Andre Radomski is from Hamburg, Germany and is 26 years old. He graduated from the South Westphalia University of Applied Sciences with a degree in Business Administration before pursing the M.S. in Global Commerce (MSGC) program.
SP: Why did you decide to do the MSGC?
AR: I did a Dual Studies program in Germany, which is a pretty popular thing to do there. It means that you do an apprenticeship and study (I studied business administration) at the same time. I did an apprenticeship as a management assistant and IT assistant [IT-Systemkaufmann] with a subsidiary of the Siemens AG, Unify. Afterwards, I worked full time for Unify for three years, and during all that time I lived, studied, and worked in Germany, so I felt like I wanted to get some international experience. When I saw this program, with the chance to study and live on three continents, I immediately wanted to do it. I also felt that it might help me transition from the IT sector to strategic consulting.
SP: What’s been your favorite class so far, and why?
AR: I’d have to say Business Simulation. You can apply all the things that we’ve learned up to this point (even in undergrad) to the class. You can build up your own company, and you have to work closely together as a team. I’m the CEO, and as the CEO I have to distribute the work between the team members, since every time at the beginning of the class we get our company’s financial statements and then make a business decision within three hours. Therefore, it’s really important that everything is really structured and that there’s harmony in the team so that it works well together. Since all the companies’ decisions influence the overall simulated market, I think it seems like a really good opportunity to see how later, when you’re a real manager in the real world, you can see what type of influence your decisions have.
Also, I like the series of classes “Doing Business in the US, China, and Europe.” We got to visit companies in each country, and it was impactful to see what we were learning in-person. In the US, the Tranlin project was really interesting (we worked closely with a sustainable company and helped them to develop a new marketing strategy, and then presented it to the management team).
SP: How do you like the diversity of the program?
AR: I think it’s really cool. At every university we’ve had a lot of group work, and the professors organized the teams so that there would always be people from all parts of the world represented. We have completely different opinions and ways of thinking, which really enriches the teamwork. If you come across a problem, you see how people from different continents tackle it in very different ways. It’s interesting to see how people from backgrounds work; it also helps you broaden your horizon, and later, if you’re a manager, be able to lead an international team. That’s really important nowadays, because many companies are global.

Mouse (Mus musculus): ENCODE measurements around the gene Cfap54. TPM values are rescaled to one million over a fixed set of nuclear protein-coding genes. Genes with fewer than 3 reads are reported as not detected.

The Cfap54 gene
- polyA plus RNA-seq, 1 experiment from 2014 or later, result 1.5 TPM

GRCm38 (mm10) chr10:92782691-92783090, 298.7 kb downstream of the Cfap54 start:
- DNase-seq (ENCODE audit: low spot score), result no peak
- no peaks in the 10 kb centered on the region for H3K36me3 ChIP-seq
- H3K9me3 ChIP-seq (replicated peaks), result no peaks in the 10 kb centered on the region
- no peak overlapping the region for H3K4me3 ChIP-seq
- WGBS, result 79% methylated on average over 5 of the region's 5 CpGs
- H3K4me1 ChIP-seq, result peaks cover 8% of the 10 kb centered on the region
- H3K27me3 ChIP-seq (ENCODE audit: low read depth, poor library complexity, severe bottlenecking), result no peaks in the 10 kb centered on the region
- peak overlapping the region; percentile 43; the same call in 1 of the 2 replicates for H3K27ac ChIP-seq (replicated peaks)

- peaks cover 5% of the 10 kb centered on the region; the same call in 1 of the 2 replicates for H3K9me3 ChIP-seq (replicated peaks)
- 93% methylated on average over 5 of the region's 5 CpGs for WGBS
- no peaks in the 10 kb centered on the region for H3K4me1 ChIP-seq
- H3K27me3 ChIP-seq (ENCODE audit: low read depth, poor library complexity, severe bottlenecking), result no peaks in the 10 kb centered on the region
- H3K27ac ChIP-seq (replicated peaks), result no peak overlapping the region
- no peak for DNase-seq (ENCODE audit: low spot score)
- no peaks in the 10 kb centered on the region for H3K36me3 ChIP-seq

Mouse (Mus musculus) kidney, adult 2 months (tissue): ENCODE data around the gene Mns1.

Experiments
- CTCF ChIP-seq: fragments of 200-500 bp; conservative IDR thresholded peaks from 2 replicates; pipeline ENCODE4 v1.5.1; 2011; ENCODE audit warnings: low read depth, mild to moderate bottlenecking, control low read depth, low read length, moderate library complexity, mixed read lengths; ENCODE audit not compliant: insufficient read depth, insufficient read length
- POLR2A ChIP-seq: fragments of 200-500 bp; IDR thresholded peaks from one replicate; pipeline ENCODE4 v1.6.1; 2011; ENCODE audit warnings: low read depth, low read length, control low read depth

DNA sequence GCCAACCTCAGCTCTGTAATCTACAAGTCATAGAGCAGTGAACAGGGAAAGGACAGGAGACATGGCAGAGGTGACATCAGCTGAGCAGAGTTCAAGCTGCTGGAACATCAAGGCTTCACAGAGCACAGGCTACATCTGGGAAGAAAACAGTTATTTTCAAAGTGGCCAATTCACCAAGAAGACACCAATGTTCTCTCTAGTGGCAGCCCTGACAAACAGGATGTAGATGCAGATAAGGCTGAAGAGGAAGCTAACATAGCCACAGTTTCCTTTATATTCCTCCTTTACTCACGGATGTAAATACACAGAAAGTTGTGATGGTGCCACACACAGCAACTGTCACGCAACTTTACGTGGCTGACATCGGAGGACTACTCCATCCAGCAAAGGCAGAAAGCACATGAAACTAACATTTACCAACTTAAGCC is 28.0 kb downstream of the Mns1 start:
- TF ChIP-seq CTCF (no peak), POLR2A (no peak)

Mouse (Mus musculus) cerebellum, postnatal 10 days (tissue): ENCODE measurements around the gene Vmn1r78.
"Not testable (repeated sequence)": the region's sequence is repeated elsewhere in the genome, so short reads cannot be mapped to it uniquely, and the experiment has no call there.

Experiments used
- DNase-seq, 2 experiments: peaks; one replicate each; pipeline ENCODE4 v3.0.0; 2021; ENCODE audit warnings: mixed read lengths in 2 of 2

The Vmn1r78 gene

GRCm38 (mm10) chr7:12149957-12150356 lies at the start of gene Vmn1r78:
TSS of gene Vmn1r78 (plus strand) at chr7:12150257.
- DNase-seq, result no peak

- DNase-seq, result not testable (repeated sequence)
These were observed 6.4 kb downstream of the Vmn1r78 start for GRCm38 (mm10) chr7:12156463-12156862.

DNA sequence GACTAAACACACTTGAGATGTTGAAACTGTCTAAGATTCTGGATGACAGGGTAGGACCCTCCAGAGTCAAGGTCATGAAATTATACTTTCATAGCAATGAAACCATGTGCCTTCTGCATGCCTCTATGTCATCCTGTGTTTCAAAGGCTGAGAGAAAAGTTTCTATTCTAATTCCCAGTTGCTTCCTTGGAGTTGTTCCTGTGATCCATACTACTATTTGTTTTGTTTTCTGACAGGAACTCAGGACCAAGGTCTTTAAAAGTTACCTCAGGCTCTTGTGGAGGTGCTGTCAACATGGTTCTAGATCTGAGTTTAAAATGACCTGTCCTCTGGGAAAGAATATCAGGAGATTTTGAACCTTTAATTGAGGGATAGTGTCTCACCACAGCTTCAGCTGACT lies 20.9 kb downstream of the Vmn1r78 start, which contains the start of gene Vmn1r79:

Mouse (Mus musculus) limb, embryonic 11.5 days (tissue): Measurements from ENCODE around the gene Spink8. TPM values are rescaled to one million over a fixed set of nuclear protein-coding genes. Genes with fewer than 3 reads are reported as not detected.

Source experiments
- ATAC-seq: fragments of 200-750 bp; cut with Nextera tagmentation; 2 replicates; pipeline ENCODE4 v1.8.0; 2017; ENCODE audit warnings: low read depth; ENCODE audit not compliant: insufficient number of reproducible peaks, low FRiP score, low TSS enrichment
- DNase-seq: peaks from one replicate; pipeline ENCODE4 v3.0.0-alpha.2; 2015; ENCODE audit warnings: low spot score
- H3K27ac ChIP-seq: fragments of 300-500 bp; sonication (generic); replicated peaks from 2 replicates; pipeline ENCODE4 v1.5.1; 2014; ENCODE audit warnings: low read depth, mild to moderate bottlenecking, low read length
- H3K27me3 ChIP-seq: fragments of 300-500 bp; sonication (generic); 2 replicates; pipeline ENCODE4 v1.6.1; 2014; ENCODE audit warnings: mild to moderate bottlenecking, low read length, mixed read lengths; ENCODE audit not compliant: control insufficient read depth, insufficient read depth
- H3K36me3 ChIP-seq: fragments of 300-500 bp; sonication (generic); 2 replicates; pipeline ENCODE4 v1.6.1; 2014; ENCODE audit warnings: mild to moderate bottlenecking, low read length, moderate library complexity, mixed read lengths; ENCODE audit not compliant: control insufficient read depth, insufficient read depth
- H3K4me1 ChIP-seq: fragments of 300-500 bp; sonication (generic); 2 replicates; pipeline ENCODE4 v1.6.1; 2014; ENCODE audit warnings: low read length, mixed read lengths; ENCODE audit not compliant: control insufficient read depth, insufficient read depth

SP: What has been your favorite country to be in culturally, and why?
AR: Before the start of the program, I had only traveled in Europe, so my perspective was pretty limited in terms of non-European cultures. I would say that China was really interesting, because it’s so different from Europe and the US, and it was great to discover a new culture. Also, during term 2, I traveled with two classmates to the Philippines, and we spent two days in the capital Manila, and that was really eye-opening for me to see. There were people in such poverty, but at the same time, they were super friendly. That really impressed me- how happy they were, and how they enjoyed their life, with next to no material goods. It really influenced my thinking and view of the world. As a future manager, it’s really important for me to have these experiences and remember their impact. So, as a whole, Asia was really cool and completely different.
SP: What do you like doing with your friends in the program?
AR: Definitely traveling. When you have the opportunity to study on three different continents, I think it’s important to travel around. Through travel, you see different things and get in touch with the culture of other countries, and thus you really understand how people in this culture think and behave in different situations.
SP: What’s the most unique situation you’ve found yourself in abroad during this program?
AR: Our Chinese friends organized an event for the rest of the class, so that we could discover the Chinese food culture (especially things that weren’t common in Europe or the US), and so we went to a restaurant that served all dishes made of pigeon. It was really interesting to see that they eat every part of the pigeon. It was also weird, but in the end, it didn’t taste too bad! When you got used to it, it was really delicious. The weirdest part was that we could eat the brain of the pigeon… and it tasted like tofu.
What are you going to miss most about the program?
AR: I will miss the people. We are such a diverse program, and we have people with completely different backgrounds- culturally and work-wise. In the first few days though, we got to know each other so well that when McIntire faculty gave us “get to know each other” activities, they realized that it already seemed like we had known each other for months. I’ll be traveling more often in the next years, in order to visit as many people from the program as possible.
-Interview by Sierra Prochna, M.S. in Global Commerce 2017